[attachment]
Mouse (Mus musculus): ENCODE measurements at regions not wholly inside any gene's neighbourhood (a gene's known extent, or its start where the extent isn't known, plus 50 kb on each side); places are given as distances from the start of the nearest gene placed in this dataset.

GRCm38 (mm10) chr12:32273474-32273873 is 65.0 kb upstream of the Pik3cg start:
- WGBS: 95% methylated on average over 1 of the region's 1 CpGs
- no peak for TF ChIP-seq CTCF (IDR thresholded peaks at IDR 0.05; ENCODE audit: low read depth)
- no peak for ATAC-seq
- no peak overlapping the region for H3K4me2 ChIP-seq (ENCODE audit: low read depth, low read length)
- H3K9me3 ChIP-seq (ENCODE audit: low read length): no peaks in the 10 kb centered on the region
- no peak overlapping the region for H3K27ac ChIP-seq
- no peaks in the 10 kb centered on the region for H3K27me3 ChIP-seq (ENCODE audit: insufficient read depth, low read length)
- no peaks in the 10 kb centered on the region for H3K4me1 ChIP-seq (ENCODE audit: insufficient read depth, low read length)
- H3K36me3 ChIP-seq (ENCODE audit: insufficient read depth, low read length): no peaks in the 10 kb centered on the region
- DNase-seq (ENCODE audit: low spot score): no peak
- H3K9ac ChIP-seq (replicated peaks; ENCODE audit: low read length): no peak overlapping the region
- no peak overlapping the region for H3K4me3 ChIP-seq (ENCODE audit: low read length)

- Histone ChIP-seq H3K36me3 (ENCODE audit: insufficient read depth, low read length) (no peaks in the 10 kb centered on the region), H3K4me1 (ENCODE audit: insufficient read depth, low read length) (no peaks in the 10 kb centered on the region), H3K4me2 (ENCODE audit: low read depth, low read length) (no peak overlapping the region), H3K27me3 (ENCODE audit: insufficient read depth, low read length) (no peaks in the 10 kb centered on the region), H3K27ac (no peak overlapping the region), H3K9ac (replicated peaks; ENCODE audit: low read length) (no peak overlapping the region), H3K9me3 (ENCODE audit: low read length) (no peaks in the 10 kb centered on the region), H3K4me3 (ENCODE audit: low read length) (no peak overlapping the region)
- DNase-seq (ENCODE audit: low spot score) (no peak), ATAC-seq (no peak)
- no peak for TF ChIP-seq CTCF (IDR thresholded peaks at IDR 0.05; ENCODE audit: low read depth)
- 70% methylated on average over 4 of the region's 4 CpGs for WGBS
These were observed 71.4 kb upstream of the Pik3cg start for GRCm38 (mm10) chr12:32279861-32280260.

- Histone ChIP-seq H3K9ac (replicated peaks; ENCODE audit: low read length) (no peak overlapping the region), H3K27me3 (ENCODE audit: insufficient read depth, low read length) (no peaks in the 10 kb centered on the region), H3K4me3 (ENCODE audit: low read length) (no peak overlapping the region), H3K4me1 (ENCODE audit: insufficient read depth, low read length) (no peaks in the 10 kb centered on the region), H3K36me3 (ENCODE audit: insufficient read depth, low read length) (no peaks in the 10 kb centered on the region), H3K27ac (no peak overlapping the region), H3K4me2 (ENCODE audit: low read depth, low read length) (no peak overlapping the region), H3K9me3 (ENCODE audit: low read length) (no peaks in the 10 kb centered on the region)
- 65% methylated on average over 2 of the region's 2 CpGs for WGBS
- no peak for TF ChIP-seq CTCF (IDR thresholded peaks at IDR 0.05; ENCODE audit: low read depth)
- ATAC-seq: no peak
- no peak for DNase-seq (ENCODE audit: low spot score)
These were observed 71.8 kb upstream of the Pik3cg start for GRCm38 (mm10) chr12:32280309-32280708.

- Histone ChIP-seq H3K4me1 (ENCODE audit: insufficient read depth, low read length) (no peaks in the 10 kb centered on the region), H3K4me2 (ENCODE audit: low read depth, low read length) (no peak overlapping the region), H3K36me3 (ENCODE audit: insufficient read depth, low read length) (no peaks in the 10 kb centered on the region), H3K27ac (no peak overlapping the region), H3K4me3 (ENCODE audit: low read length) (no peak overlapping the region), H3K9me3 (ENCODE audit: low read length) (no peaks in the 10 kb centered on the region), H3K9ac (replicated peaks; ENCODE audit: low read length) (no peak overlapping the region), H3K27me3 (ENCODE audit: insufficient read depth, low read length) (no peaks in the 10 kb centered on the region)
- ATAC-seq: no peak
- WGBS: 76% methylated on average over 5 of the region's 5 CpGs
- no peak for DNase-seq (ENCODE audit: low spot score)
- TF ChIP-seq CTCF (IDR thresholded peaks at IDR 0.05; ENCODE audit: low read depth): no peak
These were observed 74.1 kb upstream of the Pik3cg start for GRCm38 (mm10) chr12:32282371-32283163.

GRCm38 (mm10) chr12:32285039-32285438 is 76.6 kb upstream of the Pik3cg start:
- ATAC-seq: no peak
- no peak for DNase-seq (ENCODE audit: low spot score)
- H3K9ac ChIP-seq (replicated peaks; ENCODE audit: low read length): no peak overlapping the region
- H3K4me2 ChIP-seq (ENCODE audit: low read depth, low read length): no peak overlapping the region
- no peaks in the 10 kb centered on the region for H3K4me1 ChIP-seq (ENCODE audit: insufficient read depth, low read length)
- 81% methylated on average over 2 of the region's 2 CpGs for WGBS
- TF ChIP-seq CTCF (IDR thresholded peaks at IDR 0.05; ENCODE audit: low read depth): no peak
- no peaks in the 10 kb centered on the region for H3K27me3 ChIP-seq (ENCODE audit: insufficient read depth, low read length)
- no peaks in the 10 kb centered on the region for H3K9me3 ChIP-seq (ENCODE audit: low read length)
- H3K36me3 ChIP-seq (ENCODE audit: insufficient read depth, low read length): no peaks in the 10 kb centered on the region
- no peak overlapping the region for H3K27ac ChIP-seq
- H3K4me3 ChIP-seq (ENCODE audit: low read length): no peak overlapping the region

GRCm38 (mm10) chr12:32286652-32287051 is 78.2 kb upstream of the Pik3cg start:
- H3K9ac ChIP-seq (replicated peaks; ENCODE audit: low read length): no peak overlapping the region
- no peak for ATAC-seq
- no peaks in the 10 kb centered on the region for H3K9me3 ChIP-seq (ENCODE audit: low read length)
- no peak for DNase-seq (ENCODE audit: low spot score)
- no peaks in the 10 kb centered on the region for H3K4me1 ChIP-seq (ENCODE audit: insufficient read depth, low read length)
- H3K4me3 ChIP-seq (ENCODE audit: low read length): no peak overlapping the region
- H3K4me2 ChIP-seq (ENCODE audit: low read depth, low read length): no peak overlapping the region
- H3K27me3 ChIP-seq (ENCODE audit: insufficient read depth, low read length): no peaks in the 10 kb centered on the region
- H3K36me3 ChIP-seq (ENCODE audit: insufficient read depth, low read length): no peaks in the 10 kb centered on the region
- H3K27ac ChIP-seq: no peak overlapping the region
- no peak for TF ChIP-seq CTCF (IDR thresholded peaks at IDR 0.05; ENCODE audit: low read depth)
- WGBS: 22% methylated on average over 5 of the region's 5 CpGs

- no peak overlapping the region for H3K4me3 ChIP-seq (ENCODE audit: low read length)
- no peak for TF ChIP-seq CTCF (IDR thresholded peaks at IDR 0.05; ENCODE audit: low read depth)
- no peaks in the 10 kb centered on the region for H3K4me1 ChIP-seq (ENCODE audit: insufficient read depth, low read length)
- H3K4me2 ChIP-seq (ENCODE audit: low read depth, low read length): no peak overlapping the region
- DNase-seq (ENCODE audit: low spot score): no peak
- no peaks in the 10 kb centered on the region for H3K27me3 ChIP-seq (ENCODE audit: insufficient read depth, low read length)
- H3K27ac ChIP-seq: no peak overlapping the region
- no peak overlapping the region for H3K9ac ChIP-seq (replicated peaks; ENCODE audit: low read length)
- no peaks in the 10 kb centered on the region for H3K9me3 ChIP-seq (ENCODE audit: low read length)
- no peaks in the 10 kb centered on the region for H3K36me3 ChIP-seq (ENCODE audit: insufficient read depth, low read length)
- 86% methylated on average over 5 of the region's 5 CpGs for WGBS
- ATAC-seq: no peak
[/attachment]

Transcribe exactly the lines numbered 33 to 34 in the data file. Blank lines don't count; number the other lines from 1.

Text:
- ATAC-seq: no peak
- no peak for DNase-seq (ENCODE audit: low spot score)